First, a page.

The Future of Homebuying: Virtual Reality

Edward Trapunski
by Edward Trapunski April 25, 2016 / No Comments

When Harry Schachter and Lily Sarno were looking at homes, they didn’t always have to wait for an open house. Instead, they were able to visit them virtually.

“We would walk down the street and we would see a for sale sign in front of a house and I would take out my smartphone and enter that address,” Schachter says. “There would be a website and sometimes the website would have video. So it was a great advantage to stand on the sidewalk and check out the house that way.”

“The virtual tour gave us an idea of what the house was like but we took into account that the camera can exaggerate the size of the rooms,” he adds. “To get a real sense of the dimensions of the rooms you have to be inside. If virtual reality can give you a sense of how you feel when you are actually in the room, then that is a magnitude beyond what we experienced.”

Canadian real estate brokerages have been using online virtual tours for listing properties for a few years and now real estate is one of the first industries to pioneer and adopt virtual reality (VR) technology in a significant way. If you haven’t seen the realism and total immersion that’s possible with a VR headset, check it out (you’ll need a pair of $5 cardboard goggles to really feel like you’re inside that house).

Toronto-based Invent Dev has developed the virtual reality software that completely immerses the buyer and the seller into virtual worlds in 3D that until recently was the domain of video gamers. The company is using the latest tools, including the just-introduced Samsung Gear VR headset and the Oculus Rift virtual reality system. But you can also use Google Cardboard, a low-cost VR viewer, and a smartphone.

By putting on the headsets, homebuyers can tour available properties and upcoming developments without leaving home. They can essentially walk through a house, look up and down and sideways, and get an actual feel for the size of the rooms, without being deceived by a wide-angle lens. They are—in virtual reality.

“Our focus is to give people the closest thing to reality possible so that they can make a better decision,” says David Payne, Invent Dev’s founder and CEO. “You can do anything on your phone and that’s where it is pretty cool. We call it a virtual model home. You can walk up and down the stairs. We can change the time of day so you can see what it looks like during the day and in the evening. With the tap of a button, we can change different finishes and options. It is so fully interactive. Not only can you see the virtual model, you can change the virtual model.”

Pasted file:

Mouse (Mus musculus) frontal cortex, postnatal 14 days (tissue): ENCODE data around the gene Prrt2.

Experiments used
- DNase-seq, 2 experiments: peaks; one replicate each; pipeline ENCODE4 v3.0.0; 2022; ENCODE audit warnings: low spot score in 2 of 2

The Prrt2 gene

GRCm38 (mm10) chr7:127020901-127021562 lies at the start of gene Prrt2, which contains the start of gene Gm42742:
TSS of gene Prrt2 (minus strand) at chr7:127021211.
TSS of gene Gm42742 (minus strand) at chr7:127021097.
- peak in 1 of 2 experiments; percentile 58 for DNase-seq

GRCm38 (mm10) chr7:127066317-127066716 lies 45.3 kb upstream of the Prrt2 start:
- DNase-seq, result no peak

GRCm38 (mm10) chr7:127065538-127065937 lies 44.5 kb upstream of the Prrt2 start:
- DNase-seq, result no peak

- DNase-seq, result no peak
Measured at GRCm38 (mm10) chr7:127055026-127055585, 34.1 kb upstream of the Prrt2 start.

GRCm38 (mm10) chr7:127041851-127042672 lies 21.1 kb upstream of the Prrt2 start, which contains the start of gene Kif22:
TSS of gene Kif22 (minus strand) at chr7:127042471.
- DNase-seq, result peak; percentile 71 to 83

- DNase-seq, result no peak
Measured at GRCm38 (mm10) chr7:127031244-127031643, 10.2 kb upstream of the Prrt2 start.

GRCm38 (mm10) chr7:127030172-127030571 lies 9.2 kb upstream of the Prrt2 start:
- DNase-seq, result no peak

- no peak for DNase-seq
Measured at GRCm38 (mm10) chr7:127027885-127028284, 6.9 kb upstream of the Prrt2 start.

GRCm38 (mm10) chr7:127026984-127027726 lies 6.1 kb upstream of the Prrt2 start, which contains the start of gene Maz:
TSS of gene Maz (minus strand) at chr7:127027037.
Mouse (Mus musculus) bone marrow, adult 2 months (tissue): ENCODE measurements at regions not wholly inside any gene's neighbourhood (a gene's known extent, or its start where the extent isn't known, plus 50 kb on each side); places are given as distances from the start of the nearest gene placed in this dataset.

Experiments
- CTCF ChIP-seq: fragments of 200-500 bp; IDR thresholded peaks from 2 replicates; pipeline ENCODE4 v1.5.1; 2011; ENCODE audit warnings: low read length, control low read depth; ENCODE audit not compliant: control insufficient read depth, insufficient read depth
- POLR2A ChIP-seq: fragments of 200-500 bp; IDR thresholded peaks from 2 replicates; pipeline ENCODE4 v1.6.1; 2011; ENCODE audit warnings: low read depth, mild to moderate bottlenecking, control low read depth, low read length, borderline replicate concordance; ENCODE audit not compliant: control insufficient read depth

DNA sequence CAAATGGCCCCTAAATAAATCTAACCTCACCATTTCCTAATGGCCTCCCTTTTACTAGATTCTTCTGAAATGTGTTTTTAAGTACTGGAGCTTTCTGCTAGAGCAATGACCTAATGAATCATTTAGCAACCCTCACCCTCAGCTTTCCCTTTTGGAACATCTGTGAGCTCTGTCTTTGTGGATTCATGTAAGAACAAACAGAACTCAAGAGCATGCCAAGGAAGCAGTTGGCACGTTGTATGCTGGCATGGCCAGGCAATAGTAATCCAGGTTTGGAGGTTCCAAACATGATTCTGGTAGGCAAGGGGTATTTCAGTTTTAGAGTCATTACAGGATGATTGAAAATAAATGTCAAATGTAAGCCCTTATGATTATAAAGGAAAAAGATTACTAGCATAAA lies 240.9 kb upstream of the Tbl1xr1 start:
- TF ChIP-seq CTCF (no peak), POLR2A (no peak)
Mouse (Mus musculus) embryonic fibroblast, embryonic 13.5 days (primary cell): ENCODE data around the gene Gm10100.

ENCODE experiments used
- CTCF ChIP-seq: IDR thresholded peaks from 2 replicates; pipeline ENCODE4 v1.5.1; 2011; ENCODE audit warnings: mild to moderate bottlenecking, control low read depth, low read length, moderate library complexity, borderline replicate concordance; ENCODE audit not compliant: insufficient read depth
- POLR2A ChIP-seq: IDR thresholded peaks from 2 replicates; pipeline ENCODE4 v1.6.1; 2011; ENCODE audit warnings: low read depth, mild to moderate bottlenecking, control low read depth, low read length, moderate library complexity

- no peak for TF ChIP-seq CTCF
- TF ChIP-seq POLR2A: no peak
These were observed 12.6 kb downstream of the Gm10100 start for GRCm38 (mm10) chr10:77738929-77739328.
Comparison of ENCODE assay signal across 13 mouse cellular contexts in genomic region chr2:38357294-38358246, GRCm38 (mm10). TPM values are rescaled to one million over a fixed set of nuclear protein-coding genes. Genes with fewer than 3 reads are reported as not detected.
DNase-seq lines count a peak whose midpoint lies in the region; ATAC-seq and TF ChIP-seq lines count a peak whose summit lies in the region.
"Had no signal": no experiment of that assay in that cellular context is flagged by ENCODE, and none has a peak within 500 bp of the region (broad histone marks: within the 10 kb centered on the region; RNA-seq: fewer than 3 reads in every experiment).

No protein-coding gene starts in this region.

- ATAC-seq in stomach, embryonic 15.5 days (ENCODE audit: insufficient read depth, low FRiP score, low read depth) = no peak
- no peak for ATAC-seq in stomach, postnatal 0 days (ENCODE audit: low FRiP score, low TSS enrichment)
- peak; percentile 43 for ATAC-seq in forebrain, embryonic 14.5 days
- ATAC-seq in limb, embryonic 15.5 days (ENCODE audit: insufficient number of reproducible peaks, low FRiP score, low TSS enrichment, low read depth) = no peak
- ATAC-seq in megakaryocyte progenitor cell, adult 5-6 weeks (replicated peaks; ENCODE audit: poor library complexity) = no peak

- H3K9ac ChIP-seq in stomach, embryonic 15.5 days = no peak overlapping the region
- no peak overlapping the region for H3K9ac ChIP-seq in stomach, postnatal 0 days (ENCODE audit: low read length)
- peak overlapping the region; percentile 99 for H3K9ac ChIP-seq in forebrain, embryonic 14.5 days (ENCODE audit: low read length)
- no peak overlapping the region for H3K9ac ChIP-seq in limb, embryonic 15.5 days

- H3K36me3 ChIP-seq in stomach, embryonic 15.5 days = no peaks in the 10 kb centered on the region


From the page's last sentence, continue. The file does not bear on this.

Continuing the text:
As VR technology becomes more affordable and ubiquitous, its popularity for the real estate industry is likely to grow. A new generation of tech-savvy home purchasers used to video games will be able to experience their potential home before investing the time to actually visit the home. It can help a prospective buyers eliminate some properties and reduce the amount of time they spend driving around looking at homes. With the sprawl in cities like Toronto and Vancouver and their traffic jams, it can take days to visit even a few houses. Instead of spending an entire Saturday and Sunday driving around the city looking at 10 or more properties, buyers can boil those 10 down to two or three from the comfort of their living room before they head out to the physical address.

In a typical home walkthrough, the buyer follows the agent’s lead, experiencing the home in a planned sequence with specific stops along the way. Virtual reality puts the buyer back in control and the potential buyer can loop back, meander, and experience the space at his or her own pace.

Foreign buyers will love the technology because virtual reality allows them to check out homes before they fly in to finalize a deal. With limited opportunities on a hurried visit to see potential homes and their neighbourhoods, relocation to a distant city can feel like a roll of the dice. Virtual reality provides an effective alternative to pricey travel.

This technology could also have significant impact for Canadians buying new homes from plans. Rather than building model suites, builders can create virtual reality mockups with the look and feel of something that isn’t even there yet. “Most people have a difficult time visualizing unbuilt spaces,” Payne says. “With virtual reality you can visualize what could be.”

Today, virtual reality works best for selling high-end homes because the cost of scanning a home for VR ranges from $300 to $700. Eventually, the industry predicts it should trickle down to lower-priced homes and become ubiquitous within five years. Realtors will be able to offer the opportunity to enter search criteria like price, location, and number of rooms. They can then present their clients with a reasonable number of homes to virtually tour.

VR can also offer a bigger picture for those who want to look beyond the four walls of their potential new dwelling. The neighbourhood is a critical piece of the home buying experience. Virtual reality could include tours of surrounding areas, either through a walk around the block or a 360-degree drive through the main streets.

While VR probably won’t ever replace a physical home visit, its depth of content will help homebuyers be better informed and more thoroughly prepared before they decide on their big move. But this isn’t the end. Even newer virtual reality technology is being developed employing the science of touch, called haptic technology. It will let house hunters use their own hands to open closets and feel the hot water from the faucet. Smells and tastes are the next stages of virtual reality and shopping for a home will be changed forever.

Also read:

Flickr: Nan Palmero